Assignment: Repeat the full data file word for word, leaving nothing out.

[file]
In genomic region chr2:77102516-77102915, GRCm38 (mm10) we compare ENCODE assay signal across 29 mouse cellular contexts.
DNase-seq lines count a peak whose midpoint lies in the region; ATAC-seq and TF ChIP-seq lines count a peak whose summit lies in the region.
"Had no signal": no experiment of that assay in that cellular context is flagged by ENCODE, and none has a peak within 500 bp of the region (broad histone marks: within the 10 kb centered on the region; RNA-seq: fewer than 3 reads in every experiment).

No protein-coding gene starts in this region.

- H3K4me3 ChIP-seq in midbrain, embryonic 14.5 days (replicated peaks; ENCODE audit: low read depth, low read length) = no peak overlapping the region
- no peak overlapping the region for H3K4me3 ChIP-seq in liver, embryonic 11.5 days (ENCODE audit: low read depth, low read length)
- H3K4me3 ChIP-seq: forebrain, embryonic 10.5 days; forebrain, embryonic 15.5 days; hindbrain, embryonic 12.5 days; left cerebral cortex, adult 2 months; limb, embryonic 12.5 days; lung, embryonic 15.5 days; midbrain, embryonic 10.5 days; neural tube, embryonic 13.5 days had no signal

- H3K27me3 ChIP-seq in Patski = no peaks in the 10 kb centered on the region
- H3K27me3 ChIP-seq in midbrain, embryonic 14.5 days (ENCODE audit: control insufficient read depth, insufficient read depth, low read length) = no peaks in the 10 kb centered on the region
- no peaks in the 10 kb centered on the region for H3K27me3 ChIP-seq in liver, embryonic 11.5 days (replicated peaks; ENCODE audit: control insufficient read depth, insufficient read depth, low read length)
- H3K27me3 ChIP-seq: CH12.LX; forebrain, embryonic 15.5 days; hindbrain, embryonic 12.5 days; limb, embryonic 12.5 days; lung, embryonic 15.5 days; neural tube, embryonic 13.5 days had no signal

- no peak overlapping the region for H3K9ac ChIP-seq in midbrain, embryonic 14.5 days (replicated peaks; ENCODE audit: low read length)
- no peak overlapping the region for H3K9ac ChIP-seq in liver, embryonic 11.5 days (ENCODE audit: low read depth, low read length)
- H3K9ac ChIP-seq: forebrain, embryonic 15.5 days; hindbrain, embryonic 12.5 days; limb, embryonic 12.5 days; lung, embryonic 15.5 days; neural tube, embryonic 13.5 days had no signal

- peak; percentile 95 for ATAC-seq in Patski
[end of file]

In genomic region chr2:77102516-77102915, GRCm38 (mm10) we compare ENCODE assay signal across 29 mouse cellular contexts.
DNase-seq lines count a peak whose midpoint lies in the region; ATAC-seq and TF ChIP-seq lines count a peak whose summit lies in the region.
"Had no signal": no experiment of that assay in that cellular context is flagged by ENCODE, and none has a peak within 500 bp of the region (broad histone marks: within the 10 kb centered on the region; RNA-seq: fewer than 3 reads in every experiment).

No protein-coding gene starts in this region.

- H3K4me3 ChIP-seq in midbrain, embryonic 14.5 days (replicated peaks; ENCODE audit: low read depth, low read length) = no peak overlapping the region
- no peak overlapping the region for H3K4me3 ChIP-seq in liver, embryonic 11.5 days (ENCODE audit: low read depth, low read length)
- H3K4me3 ChIP-seq: forebrain, embryonic 10.5 days; forebrain, embryonic 15.5 days; hindbrain, embryonic 12.5 days; left cerebral cortex, adult 2 months; limb, embryonic 12.5 days; lung, embryonic 15.5 days; midbrain, embryonic 10.5 days; neural tube, embryonic 13.5 days had no signal

- H3K27me3 ChIP-seq in Patski = no peaks in the 10 kb centered on the region
- H3K27me3 ChIP-seq in midbrain, embryonic 14.5 days (ENCODE audit: control insufficient read depth, insufficient read depth, low read length) = no peaks in the 10 kb centered on the region
- no peaks in the 10 kb centered on the region for H3K27me3 ChIP-seq in liver, embryonic 11.5 days (replicated peaks; ENCODE audit: control insufficient read depth, insufficient read depth, low read length)
- H3K27me3 ChIP-seq: CH12.LX; forebrain, embryonic 15.5 days; hindbrain, embryonic 12.5 days; limb, embryonic 12.5 days; lung, embryonic 15.5 days; neural tube, embryonic 13.5 days had no signal

- no peak overlapping the region for H3K9ac ChIP-seq in midbrain, embryonic 14.5 days (replicated peaks; ENCODE audit: low read length)
- no peak overlapping the region for H3K9ac ChIP-seq in liver, embryonic 11.5 days (ENCODE audit: low read depth, low read length)
- H3K9ac ChIP-seq: forebrain, embryonic 15.5 days; hindbrain, embryonic 12.5 days; limb, embryonic 12.5 days; lung, embryonic 15.5 days; neural tube, embryonic 13.5 days had no signal

- peak; percentile 95 for ATAC-seq in Patski